The essay appears as 9 states have passed laws that are designed to provoke challenges to Roe v Wade before the Supreme Court of the United States.
An anonymous essay, appearing Monday in Annals of Internal Medicine, captures the emotional, physical, and legal peril for both doctors and patients in states where restrictions on late-term abortion force all involved to wait for labor to start, even when an infant will not survive.
In the case described in the official journal of the American College of Physicians, a woman learns her pregnancy is doomed but must continue it against her wishes, because that is the law.
“The Myth of Choice” comes from a doctor who must tell a patient in the emergency department that the infant she carries, which she wanted very much, has no brain or skull, only a stem. The task is made worse by the fact that the patient speaks no English, and the doctor must relay this devastating news through an interpreter on a screen sandwiched between the pair.
“This condition has no survivors,” the doctor wrote.
Doctors Are Targets in Abortion Battle
The essay comes as 9 states have passed laws outlawing abortion after 6 to 8 weeks; these so-called “heartbeat” bills are designed to provoke challenges at the Supreme Court of the United States to Roe v Wade, which legalized abortion in 1972. The bills are all on hold, as lower-court judges have blocked them from taking effect. Protests rocked Missouri last week, before a federal circuit judge in St. Louis granted a temporary order that stopped the state’s only abortion clinic from losing its license at midnight Friday. A hearing is set for Tuesday.
Missouri is among the states to pass laws with no exceptions for rape or incest—most of the new wave of laws allow abortion only if there a threat to the mother’s life. Mississippi also allows an abortion if there is a threat to “a major bodily function,” and Louisiana’s law also includes an exception when the pregnancy is “medically futile.”
A law Kentucky passed in March is already being blocked. Mississippi’s law, signed May 21, was blocked 3 days later. Because Louisiana is in the same appellate circuit as Mississippi, that state’s law, signed May 30, is automatically on hold, too.
Several states have taken aim at doctors: Mississippi’s law would take a doctor’s license for a violation. Missouri would penalize doctors with up to 15 years in prison.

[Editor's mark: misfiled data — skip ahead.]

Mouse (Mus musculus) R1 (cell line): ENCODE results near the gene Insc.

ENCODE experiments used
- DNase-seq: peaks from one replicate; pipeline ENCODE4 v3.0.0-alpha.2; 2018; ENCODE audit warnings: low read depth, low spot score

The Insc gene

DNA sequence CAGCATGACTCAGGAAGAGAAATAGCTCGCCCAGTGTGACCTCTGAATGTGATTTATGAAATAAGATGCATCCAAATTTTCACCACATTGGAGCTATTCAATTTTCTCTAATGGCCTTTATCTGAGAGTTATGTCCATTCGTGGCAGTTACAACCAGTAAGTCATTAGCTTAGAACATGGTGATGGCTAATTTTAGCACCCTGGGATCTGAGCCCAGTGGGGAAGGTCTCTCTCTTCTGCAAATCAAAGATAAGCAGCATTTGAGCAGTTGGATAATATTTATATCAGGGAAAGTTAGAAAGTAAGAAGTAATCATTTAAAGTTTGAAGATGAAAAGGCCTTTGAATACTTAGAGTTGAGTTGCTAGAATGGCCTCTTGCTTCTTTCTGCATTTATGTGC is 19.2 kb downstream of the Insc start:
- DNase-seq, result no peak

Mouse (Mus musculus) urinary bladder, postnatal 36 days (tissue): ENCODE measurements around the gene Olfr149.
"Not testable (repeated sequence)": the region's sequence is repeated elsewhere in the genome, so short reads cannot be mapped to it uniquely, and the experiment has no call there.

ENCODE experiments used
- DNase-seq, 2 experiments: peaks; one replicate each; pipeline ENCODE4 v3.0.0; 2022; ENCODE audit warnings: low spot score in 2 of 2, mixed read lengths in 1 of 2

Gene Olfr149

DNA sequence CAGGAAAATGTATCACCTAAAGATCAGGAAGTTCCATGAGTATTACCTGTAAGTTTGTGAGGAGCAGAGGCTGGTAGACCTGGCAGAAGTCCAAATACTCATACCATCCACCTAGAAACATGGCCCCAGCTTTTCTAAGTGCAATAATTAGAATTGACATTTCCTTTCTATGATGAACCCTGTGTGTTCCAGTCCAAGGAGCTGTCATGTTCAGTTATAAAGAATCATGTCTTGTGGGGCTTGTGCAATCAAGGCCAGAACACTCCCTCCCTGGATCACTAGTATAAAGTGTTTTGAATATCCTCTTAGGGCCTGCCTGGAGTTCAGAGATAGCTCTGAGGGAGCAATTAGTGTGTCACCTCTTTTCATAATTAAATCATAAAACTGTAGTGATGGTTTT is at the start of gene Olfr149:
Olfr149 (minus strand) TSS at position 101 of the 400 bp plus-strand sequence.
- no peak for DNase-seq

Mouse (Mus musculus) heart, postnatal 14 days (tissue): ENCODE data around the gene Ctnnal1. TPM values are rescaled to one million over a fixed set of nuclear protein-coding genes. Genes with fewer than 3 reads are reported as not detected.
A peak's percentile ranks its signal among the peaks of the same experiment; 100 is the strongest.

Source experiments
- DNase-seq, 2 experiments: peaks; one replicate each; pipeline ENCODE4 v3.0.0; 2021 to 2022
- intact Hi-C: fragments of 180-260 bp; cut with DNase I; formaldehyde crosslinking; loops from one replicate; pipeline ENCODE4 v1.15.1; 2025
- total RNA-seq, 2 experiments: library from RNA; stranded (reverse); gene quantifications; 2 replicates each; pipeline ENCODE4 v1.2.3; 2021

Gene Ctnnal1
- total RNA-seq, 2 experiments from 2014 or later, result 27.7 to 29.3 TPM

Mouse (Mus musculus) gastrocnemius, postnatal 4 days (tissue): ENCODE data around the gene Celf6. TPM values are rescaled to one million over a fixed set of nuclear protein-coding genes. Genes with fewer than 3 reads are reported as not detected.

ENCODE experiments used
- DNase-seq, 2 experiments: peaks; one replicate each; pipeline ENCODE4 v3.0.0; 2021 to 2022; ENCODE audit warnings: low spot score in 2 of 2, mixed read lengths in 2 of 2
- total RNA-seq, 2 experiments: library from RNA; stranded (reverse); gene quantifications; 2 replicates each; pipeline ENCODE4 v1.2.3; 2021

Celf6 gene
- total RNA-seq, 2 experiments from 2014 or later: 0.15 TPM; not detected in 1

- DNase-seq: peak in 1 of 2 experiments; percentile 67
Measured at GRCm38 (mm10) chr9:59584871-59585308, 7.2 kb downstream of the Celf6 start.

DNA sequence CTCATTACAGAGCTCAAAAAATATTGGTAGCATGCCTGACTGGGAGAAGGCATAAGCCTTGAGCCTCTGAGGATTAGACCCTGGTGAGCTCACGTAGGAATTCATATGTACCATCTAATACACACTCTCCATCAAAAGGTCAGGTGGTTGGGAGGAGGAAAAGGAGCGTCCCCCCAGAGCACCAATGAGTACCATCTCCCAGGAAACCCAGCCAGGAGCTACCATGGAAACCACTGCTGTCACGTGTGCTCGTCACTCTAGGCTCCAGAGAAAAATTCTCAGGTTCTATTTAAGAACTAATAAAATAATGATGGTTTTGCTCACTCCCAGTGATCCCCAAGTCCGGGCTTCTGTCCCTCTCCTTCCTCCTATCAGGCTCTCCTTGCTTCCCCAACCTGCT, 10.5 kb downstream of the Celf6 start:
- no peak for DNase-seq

The Trump administration has also taken regulatory steps to curtail abortion. The American Medical Association (AMA) has warned that the loss of Title X funding for clinics that perform or make abortion referrals interferes with the doctor—patient relationship, and President Barbara McAneny, MD, has warned of the potential harm of new HHS “conscience” regulations that allow medical professionals to opt out of care that violates their religious beliefs. AMA joined Planned Parenthood in a lawsuit over the Title X funding change.
In January, lawmakers in New York State received national attention when they revised their state law to allow abortion after 24 weeks if a physician determined the mother’s health was at risk or the fetus was not viable. It was designed to address cases like the one in the Annals essay.
The law has been presented differently to many opponents of abortion. It was portrayed as “infanticide” by President Donald Trump, among others, who said its purpose was to kill infants who survived an abortion procedure by denying them medical care.
In the case described in the Annals essay, no amount of medical care would save a child born without a brain. But the doctor references other cases, in which, “You’ve done this before, cared for women whose wishes were warped by politics. You’ve commanded millions of health care dollars on behalf of infants born with fatal diagnoses.”
In the case at hand, lack of a car had kept the mother from seeking care until she well past the point of having options. Upon learning that her infant would not survive, she was still forced to go home and make a return trip when she was ready to deliver. No obstetrician would manage her case until labor came naturally, the doctor wrote. “Nobody will do it. Not in this hospital. Not in this state.”
“And so, the mother goes home, pregnant and grieving.”
Journal editor Christine Laine, MD, MPH, FACP, said this was only the second time in nearly 10 years that Annals had published an anonymous commentary, and both cases were permitted for the same reason: to protect the identity of the patient. Laine said in an email that the decision was made by consensus after the commentary was submitted for the journal's "On Being a Doctor" section.
Beyond the use of resources for a pregnancy that cannot result an infant who survives, the doctor reflected on the harm that extending the pregnancy does to the mother’s health and well-being. “She will struggle with her gait for weeks, punctuating loss in the waddle of each step,” the doctor wrote.
“Sometimes the idea of choice is just a lie,” the essay concluded. “And sometimes all you can provide is compassion. Dignity in grief is the gift.”
Anonymous. The myth of choice. Ann Internal Med. 2019;170:809. doi: 10.7326/M19-1005.